Valence shell

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As valence shell is defined as the outermost with electron occupied tray in the electron shell of an atom . It contains the valence electrons that are available for entering into chemical bonds (" valences "). The configuration of the valence shell largely determines the chemical properties of the atoms of a chemical element .

The valence shell can hold a maximum of eight electrons for elements of the main groups , namely 2 in the s orbital and 6 in the p orbitals. An exception are the elements hydrogen and helium , in which only the first shell (1s) is occupied - in the case of helium, it is already fully occupied with 2 electrons.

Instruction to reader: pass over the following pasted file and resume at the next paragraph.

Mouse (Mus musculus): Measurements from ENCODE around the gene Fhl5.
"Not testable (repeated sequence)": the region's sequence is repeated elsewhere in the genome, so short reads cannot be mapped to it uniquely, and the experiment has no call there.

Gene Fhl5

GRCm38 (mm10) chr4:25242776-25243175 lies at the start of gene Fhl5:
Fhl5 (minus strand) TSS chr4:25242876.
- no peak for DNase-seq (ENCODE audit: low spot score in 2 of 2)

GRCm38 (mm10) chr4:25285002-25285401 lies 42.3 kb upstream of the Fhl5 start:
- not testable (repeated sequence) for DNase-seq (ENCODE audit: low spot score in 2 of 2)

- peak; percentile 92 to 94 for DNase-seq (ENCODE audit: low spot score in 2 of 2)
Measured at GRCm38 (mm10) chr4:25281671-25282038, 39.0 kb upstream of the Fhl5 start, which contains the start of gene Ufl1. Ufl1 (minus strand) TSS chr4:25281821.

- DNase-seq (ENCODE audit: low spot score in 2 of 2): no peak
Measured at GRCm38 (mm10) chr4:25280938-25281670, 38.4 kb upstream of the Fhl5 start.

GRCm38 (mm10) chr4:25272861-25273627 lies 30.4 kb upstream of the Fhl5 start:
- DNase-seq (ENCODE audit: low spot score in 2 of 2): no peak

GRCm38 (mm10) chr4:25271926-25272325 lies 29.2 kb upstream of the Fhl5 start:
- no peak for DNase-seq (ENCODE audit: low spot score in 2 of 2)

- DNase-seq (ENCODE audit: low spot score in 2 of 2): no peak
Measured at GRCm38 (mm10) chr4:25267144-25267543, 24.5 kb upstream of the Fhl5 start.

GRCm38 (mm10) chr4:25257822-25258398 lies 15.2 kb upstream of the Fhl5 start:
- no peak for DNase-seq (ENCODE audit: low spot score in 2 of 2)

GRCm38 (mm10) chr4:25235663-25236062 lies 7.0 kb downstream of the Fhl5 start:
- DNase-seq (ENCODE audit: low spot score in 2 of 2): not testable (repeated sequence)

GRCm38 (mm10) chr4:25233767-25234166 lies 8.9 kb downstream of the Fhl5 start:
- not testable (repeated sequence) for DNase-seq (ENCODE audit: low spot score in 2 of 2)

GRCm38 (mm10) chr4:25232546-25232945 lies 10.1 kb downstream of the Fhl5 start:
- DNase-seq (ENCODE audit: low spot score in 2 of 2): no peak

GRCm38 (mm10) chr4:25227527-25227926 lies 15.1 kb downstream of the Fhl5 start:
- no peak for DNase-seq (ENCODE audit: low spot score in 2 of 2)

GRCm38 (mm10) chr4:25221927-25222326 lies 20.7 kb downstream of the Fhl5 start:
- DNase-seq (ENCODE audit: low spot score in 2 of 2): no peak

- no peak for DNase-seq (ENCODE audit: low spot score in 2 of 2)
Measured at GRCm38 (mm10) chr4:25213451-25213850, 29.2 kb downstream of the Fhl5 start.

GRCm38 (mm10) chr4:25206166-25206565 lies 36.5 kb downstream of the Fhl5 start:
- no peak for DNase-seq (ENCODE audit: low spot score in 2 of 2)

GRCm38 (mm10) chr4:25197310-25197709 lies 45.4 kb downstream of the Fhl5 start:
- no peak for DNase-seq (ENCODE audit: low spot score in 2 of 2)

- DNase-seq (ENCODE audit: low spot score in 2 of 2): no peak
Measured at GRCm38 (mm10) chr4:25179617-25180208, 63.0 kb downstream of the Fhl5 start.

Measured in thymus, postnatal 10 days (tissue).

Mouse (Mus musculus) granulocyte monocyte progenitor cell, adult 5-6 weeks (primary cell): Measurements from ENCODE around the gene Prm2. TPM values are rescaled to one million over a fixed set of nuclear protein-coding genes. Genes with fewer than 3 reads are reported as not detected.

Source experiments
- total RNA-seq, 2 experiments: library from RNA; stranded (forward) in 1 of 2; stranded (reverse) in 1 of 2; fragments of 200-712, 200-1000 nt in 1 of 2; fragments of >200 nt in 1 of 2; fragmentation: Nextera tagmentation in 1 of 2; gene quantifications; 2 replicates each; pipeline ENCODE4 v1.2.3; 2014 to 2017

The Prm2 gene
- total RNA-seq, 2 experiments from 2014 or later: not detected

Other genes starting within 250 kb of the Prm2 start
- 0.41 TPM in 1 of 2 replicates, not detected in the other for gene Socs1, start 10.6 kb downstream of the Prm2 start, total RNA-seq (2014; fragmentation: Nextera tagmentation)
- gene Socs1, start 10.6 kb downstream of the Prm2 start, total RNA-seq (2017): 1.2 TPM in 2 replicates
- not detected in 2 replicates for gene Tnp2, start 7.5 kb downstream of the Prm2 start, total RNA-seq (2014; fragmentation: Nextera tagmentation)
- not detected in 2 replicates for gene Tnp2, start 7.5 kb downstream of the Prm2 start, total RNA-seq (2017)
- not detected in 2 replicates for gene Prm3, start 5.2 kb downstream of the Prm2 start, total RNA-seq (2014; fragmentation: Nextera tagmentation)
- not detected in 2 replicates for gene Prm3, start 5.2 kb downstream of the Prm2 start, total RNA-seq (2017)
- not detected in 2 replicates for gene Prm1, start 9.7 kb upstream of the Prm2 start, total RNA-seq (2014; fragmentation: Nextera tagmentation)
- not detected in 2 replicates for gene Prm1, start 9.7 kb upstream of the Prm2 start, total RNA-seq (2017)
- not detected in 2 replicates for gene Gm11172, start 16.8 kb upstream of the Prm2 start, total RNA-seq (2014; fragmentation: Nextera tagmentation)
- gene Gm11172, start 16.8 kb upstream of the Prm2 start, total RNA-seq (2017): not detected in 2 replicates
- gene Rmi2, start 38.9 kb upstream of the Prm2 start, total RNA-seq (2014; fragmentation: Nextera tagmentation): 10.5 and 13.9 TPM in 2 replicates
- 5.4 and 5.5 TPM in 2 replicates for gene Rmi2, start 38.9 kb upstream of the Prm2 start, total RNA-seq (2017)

All noble gases except helium have 8 electrons in the valence shell ( noble gas configuration ). According to the octet rule , chemical compounds are usually in a "stable state" when all atoms involved reach the noble gas configuration by accepting or releasing electrons to their binding partners ( ionic bond ) or by forming common electron pairs ( molecular bond ) .